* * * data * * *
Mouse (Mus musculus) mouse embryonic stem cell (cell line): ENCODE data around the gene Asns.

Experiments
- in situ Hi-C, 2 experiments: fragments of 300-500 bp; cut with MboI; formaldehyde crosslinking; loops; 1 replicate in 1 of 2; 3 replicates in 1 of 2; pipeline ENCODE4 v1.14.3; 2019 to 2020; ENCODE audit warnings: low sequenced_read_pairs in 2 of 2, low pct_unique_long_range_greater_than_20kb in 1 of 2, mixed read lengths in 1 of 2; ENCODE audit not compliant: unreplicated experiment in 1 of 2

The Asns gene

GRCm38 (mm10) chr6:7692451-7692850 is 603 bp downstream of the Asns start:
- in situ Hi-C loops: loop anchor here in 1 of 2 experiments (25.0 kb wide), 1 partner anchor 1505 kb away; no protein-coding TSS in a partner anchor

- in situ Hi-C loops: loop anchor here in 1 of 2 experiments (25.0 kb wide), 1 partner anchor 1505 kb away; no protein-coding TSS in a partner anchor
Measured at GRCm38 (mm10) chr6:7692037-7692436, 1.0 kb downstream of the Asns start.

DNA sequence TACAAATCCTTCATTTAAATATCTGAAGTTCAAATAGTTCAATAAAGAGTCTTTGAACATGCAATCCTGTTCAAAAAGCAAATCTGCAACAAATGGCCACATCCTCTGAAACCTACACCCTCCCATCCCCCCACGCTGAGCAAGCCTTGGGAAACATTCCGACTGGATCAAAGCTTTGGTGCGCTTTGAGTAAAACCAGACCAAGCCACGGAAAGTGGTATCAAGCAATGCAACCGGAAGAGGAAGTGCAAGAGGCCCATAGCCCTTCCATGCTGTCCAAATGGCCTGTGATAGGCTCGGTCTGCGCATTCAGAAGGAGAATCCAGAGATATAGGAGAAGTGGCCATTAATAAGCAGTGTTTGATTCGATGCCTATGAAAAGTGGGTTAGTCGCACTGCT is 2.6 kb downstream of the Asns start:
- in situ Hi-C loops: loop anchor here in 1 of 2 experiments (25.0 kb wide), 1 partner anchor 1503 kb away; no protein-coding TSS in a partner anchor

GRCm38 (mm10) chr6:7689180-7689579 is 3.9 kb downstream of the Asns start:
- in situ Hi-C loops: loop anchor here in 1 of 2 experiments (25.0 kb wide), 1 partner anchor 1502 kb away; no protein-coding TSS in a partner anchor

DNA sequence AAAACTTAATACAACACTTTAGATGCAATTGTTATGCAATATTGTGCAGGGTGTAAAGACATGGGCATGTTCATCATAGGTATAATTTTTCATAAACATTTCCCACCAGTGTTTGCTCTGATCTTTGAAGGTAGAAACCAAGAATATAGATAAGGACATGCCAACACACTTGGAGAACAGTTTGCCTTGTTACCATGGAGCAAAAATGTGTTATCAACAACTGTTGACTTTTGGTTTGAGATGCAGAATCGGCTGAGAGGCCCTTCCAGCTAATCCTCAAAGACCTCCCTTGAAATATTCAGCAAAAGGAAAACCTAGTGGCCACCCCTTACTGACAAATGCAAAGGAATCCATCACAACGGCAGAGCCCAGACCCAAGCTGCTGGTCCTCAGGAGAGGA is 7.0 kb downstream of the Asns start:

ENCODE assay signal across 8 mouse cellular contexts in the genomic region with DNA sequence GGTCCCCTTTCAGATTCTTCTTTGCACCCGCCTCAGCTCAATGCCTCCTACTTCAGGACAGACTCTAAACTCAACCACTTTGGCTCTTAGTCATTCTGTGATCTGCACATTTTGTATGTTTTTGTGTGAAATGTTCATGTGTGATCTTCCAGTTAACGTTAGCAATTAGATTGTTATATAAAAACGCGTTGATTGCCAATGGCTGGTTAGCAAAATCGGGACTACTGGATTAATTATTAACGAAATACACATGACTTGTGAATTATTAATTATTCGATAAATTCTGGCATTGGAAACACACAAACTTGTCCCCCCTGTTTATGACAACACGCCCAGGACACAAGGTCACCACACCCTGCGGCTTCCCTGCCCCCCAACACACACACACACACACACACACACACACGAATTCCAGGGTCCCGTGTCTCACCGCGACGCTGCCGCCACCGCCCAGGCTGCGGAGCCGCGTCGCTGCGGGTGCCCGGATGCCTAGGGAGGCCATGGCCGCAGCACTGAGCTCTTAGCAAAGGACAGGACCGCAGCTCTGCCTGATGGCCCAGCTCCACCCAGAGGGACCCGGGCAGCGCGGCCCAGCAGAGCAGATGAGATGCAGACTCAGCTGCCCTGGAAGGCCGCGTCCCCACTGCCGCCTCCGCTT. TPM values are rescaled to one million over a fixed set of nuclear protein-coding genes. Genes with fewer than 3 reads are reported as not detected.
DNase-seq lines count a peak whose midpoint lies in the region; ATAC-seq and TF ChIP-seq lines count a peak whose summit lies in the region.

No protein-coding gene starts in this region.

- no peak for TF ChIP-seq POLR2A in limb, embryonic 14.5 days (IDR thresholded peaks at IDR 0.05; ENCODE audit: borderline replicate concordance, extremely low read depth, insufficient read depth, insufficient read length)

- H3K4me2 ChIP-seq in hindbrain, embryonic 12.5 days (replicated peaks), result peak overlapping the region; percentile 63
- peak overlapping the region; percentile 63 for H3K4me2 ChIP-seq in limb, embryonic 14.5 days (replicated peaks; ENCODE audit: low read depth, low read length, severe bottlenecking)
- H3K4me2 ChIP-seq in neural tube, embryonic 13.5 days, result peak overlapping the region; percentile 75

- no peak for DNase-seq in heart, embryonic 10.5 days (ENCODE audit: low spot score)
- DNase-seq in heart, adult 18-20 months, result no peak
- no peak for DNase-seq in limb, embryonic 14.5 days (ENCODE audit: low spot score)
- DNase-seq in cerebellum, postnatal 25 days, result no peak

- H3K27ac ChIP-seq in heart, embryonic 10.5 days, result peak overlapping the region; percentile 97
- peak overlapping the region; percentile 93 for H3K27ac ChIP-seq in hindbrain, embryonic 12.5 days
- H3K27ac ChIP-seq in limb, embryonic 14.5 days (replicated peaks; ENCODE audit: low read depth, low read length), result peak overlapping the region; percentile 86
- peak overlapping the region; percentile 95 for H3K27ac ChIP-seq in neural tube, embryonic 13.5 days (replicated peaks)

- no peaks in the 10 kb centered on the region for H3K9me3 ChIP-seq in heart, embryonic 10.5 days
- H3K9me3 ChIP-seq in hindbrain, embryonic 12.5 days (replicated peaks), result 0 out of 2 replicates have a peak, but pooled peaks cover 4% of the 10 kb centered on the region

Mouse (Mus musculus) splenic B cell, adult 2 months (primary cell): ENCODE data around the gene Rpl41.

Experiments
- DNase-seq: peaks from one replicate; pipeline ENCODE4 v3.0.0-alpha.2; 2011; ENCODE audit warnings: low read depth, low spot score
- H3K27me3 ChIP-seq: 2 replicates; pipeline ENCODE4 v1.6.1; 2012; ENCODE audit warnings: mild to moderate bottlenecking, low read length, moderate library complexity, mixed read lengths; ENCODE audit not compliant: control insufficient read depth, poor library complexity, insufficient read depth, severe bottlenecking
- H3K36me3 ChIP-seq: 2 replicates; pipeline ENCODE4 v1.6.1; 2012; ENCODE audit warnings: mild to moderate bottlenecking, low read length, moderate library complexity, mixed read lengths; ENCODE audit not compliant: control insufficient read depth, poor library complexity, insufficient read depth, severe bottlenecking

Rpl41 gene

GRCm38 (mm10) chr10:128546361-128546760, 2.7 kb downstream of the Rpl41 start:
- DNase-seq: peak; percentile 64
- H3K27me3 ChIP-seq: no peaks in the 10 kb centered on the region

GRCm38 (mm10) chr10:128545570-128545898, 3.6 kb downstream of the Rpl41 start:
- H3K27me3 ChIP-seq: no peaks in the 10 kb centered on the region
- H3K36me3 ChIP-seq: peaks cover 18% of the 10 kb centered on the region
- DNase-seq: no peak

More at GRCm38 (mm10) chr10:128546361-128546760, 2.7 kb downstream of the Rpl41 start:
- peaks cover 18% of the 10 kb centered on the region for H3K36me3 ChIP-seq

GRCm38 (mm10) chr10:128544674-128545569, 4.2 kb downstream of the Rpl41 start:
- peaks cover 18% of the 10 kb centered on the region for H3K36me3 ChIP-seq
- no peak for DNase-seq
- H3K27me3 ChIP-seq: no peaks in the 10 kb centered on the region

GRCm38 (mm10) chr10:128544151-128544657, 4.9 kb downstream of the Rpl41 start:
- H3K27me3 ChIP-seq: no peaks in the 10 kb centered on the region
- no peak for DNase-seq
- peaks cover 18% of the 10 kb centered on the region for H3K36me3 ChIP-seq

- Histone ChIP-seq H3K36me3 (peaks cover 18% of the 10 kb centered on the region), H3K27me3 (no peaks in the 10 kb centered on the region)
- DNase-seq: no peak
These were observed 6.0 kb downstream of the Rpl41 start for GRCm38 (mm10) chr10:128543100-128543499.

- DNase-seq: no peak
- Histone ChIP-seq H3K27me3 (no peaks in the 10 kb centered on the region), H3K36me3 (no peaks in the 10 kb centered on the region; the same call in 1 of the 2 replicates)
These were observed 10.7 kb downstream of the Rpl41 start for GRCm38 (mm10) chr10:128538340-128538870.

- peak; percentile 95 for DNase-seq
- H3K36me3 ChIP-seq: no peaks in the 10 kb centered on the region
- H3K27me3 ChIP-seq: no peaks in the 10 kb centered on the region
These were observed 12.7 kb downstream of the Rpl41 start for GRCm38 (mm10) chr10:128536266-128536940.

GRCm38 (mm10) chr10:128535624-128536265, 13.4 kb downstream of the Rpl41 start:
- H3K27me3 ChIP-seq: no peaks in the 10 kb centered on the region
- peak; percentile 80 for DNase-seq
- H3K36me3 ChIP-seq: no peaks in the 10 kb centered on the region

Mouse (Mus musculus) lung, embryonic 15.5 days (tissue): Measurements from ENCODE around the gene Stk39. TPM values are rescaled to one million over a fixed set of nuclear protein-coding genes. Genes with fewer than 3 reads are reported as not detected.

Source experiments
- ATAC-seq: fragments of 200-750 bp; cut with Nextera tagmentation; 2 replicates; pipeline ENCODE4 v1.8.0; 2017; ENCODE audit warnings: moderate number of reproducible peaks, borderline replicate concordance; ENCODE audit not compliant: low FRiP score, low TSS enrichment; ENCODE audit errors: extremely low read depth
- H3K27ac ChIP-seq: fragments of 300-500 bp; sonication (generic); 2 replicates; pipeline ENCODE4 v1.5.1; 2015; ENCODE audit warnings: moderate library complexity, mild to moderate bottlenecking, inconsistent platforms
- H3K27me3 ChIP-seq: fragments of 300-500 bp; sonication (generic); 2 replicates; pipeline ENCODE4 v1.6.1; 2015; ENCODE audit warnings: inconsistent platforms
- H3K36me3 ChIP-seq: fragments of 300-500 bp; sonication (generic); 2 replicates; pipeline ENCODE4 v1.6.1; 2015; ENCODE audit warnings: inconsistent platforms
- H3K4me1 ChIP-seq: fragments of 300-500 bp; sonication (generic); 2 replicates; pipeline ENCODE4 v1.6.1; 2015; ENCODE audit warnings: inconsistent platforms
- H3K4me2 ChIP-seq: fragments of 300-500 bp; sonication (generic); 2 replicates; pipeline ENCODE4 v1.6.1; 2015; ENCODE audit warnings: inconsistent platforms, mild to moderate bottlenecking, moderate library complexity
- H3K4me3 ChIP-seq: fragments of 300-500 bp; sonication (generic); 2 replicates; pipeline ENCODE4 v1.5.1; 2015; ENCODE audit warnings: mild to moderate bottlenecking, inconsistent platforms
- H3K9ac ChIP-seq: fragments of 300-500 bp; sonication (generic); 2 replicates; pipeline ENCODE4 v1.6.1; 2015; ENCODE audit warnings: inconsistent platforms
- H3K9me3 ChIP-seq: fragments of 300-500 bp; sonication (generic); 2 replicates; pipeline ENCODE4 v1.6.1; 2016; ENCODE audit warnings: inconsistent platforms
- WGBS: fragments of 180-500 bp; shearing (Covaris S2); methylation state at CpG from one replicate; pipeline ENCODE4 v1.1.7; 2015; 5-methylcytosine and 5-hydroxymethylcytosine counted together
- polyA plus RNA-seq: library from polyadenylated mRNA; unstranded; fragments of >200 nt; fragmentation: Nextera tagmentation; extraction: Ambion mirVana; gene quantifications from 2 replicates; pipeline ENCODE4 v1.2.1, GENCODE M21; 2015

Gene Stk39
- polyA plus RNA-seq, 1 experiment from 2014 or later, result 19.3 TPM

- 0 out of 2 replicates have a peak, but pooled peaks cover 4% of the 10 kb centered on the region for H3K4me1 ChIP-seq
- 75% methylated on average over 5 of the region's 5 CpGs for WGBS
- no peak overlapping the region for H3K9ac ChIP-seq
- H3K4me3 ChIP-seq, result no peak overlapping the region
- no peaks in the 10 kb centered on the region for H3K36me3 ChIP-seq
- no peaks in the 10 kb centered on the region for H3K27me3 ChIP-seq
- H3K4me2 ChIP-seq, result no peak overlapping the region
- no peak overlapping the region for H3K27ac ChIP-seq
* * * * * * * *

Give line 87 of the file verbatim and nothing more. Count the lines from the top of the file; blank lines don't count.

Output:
- no peaks in the 10 kb centered on the region for H3K36me3 ChIP-seq